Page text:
Healthcare Revenue CycleKey Elements of an Optimized Healthcare Revenue Cycle

Revenue is the very lifeblood of hospitals and other healthcare providers. And clearly, the more effective your revenue cycle management processes are, the more certain you can be of continuing to fulfill the mission of healing.

The Building Blocks of Healthcare Revenue Cycle Improvement

As defined by the Healthcare Financial Management Association (HFMA), revenue cycle management encompasses “all administrative and clinical functions that contribute to the capture, management, and collection of patient service revenue.”

To optimize your healthcare revenue cycle management processes, it pays to critically evaluate the following components:

Pre-registration – it all begins here, before the patient even arrives for treatment. Patient registration information – including eligibility, benefits, and authorizations – can be collected via phone, or as is increasingly prevalent, online, via a patient portal. This is the first step in the revenue cycle, and therefore, your first chance to get it right – or wrong. Errors made at this phase inevitably complicate, and potentially, compromise the entire revenue cycle process.

Registration – like pre-registration, the actual registration process is crucial to effective revenue cycle management. The patient information you collect here is essential to satisfying clinical, financial, and regulatory requirements. This is also your first opportunity to begin collecting revenue, in the form of co-pays, deductibles, and outstanding balances. Many practices have begun to implement a policy of offering bonuses to staff members who most effectively collect these types of payments at the time of registration. Remember, funds you collect now are funds you will not have to pursue at a later date – which can be a costly and time-consuming process.

Coding and charge capture – perhaps among the most complicated phases of the revenue cycle, coding and charge capture are also among the most critical. Here, documented services are translated into billable fees via the use of a complex set of universal medical code numbers, which describe diagnoses and procedures performed. Properly coding the services you provide can make an immense difference in the actual revenue you generate. If you haven’t already done so, consider ongoing training for your coding staff. Additionally, coding standards change rapidly and with great regularity, therefore the importance of maintaining proficiency in this discipline cannot be overestimated.

Claims submission – this is the point at which billable fees are submitted to payers. In addition to actually receiving payment, the other primary objective at this phase is to minimize the potential for claim rejections and subsequent resubmissions. You’ll also want to make every possible effort to expedite payer responses to the claims you submit. Among the many common errors that can derail your claims submissions are missing or incomplete codes, invalid or missing authorizations or referral numbers, incomplete form fields, and even handwritten claims, which are no longer accepted.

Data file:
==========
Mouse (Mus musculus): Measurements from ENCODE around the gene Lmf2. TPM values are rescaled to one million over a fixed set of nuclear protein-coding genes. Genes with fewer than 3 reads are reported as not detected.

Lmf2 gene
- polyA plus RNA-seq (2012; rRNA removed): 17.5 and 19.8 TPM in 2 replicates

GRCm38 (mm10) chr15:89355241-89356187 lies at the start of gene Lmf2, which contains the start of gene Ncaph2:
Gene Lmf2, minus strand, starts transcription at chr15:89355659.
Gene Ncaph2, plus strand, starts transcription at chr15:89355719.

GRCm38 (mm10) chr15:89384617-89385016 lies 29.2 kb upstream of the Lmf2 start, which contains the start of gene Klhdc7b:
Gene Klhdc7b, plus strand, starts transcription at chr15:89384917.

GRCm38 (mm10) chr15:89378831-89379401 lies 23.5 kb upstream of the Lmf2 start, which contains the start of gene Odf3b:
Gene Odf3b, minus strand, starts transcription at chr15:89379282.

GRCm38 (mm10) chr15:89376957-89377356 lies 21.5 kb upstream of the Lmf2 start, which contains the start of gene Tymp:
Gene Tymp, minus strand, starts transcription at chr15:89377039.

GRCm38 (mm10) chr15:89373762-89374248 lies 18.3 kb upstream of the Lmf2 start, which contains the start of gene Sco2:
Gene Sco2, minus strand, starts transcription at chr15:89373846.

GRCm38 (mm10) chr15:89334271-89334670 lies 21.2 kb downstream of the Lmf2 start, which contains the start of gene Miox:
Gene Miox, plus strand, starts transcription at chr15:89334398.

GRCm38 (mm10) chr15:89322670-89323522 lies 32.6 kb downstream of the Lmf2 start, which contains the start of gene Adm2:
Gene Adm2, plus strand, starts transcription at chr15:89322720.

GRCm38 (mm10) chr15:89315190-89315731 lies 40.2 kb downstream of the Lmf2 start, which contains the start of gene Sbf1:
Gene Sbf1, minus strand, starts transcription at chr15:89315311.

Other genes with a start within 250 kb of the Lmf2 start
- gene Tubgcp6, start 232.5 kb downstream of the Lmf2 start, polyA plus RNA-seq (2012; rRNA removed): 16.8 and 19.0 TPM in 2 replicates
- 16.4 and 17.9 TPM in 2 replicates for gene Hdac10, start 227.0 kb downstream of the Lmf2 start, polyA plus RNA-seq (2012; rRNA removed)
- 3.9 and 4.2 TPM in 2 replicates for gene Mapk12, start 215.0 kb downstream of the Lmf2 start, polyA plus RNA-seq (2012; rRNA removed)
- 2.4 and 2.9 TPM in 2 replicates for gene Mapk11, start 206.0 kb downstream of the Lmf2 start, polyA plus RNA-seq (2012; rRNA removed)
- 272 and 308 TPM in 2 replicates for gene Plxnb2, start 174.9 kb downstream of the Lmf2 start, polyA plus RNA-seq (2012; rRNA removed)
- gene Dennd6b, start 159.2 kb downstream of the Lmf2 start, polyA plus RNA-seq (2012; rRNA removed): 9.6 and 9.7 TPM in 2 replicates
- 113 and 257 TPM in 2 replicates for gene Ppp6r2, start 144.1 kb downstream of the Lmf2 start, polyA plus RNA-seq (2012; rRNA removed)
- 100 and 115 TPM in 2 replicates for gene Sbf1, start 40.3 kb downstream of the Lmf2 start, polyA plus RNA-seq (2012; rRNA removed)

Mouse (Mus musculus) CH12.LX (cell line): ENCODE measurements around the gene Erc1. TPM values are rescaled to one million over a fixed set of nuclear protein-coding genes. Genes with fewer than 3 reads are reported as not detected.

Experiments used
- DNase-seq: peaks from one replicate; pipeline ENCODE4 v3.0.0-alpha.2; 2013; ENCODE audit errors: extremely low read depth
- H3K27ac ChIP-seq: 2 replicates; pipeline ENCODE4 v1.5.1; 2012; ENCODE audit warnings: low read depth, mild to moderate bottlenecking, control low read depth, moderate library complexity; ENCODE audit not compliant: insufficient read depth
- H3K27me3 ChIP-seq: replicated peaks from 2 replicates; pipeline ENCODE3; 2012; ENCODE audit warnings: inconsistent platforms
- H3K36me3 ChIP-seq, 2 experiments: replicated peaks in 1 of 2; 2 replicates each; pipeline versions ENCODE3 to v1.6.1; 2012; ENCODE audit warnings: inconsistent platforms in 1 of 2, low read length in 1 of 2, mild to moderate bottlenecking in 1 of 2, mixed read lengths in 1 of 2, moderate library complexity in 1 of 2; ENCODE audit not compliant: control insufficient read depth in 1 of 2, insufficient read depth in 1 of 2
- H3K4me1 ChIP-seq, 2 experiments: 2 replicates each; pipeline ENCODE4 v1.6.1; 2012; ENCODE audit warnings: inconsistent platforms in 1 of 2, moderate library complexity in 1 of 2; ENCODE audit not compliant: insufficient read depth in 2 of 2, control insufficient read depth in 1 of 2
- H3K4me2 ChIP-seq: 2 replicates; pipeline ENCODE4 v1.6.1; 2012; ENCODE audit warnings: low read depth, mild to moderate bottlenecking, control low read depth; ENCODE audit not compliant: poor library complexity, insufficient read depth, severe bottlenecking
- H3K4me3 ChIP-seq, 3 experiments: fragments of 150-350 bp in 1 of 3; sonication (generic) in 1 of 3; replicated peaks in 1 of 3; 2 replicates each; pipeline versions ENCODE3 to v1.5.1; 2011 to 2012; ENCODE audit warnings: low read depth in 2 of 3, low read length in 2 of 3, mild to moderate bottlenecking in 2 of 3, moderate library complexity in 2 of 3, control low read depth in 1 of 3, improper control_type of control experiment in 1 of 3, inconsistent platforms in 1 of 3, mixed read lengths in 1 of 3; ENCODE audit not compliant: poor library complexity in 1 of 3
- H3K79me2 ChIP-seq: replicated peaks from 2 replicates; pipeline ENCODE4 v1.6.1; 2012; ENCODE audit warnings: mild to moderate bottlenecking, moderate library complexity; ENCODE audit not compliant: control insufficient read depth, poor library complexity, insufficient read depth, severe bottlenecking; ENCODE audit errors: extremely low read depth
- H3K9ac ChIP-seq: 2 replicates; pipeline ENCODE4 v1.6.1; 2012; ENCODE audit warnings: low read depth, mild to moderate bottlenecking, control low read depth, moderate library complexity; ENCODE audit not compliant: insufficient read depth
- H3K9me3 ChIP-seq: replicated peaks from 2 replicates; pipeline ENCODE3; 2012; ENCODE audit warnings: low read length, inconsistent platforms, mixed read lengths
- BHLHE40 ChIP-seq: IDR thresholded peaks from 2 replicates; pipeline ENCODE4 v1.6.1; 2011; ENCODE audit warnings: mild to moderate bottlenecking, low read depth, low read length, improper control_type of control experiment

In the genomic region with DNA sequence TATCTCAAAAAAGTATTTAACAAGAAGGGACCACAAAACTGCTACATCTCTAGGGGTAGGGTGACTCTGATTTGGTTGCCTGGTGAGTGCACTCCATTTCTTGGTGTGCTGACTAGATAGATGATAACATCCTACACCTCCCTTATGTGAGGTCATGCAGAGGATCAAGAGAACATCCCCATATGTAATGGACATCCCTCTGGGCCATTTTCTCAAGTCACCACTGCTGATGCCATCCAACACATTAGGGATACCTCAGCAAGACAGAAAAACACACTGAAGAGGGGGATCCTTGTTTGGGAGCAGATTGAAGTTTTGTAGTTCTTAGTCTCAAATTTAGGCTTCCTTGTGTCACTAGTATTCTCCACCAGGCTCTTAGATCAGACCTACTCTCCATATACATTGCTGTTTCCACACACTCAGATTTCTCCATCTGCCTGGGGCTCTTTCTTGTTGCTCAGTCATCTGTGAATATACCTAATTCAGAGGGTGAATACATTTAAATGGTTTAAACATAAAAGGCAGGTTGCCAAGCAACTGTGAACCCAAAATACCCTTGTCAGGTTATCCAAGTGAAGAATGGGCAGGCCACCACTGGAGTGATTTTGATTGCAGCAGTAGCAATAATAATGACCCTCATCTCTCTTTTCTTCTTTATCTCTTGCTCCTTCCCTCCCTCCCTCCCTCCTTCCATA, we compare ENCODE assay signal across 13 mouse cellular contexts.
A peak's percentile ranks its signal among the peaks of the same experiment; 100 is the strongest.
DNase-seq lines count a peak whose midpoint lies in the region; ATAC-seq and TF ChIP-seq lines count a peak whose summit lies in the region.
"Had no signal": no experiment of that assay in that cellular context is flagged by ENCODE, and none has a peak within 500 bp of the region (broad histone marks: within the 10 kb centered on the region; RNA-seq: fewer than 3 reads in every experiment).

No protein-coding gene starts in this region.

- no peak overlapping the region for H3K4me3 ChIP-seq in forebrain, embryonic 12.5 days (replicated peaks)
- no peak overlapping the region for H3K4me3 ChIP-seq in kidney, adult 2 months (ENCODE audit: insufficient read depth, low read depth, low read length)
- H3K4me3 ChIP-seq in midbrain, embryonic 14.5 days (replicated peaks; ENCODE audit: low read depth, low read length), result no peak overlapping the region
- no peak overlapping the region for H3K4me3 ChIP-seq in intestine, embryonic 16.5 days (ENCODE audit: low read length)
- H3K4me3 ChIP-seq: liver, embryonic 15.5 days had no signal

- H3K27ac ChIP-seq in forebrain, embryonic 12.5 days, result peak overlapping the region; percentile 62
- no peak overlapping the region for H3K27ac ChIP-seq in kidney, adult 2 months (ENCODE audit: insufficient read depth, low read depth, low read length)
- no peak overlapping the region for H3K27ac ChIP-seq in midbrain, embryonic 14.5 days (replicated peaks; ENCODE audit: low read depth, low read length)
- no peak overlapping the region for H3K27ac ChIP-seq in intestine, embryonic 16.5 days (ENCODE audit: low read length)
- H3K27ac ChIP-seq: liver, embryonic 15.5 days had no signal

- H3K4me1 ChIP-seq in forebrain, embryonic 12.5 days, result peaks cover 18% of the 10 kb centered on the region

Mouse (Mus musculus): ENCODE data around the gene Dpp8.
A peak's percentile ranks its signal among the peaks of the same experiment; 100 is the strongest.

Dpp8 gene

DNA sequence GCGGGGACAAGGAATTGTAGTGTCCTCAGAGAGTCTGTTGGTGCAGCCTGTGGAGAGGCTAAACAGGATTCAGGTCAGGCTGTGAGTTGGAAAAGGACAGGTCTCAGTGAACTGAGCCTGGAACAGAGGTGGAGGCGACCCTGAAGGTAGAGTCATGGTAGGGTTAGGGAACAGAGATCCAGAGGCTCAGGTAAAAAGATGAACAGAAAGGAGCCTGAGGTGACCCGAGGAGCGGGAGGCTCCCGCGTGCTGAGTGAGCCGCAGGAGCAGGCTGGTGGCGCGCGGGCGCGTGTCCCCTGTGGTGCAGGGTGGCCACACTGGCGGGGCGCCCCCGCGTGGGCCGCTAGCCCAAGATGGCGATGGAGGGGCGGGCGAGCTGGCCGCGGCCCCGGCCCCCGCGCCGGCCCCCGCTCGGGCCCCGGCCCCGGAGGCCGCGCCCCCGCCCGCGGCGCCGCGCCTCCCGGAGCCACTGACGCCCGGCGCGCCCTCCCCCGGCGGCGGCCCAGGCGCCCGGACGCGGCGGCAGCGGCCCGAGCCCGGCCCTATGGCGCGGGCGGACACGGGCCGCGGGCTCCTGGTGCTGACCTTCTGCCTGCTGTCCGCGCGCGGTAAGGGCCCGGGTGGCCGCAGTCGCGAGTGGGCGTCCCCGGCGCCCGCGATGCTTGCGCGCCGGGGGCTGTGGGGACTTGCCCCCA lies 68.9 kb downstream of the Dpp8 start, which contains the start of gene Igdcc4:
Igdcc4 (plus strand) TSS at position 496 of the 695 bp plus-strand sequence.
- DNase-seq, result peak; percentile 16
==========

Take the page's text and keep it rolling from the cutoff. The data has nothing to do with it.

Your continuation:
Denial Managementindustry studies indicate that approximately 25-30% of healthcare claims are rejected or denied, resulting in tremendous losses to healthcare providers. The majority of these losses can be avoided by implementing an effective denial management process. All effective denial management strategies involve the following two initiatives:

  • Denial assessment dynamic data gathering and analysis to pinpoint denial causation by type and payer.
  • Implementation processes to reduce or eliminate denials.

Patient collections – this is the process of collecting payments from patients for services rendered. One important trend in this area is the adoption of electronic payment systems using online patient portals.

Some General Healthcare Revenue Cycle Tips:

  • Know your data – the better you understand your payment trends, the better equipped you’ll be to recognize where and how you can improve your revenue cycle processes. You may wish to consider implementing an enterprise data warehouse (EDW), which lets you combine and analyze clinical and financial data in ways that can help you gain real and measurable advantages.
  • Set goals – understand the data you collect and, using this data as a baseline, set measurable performance goals. Monitor progress as you go, and consider establishing pay-for-performance initiatives where appropriate.
  • Monitor payer contracts – are your payers reimbursing you at the levels you expect? Are they consistently denying more claims than you believe they should? Be aware of the trends and be prepared to communicate openly with your payers in the event that need to do so.

The Direct Route to Optimized Healthcare Revenue Cycle Management

Effectively managing the revenue cycle can be a daunting task. Fortunately, BHM offers the expertise you need to achieve the success you desire. Using our revenue cycle management strategies, BHM clients have experienced improvements in cash flow of up to 22%. Contact us today to find out how BHM’s proven strategies can work for you.


Phone: 1-888-831-1171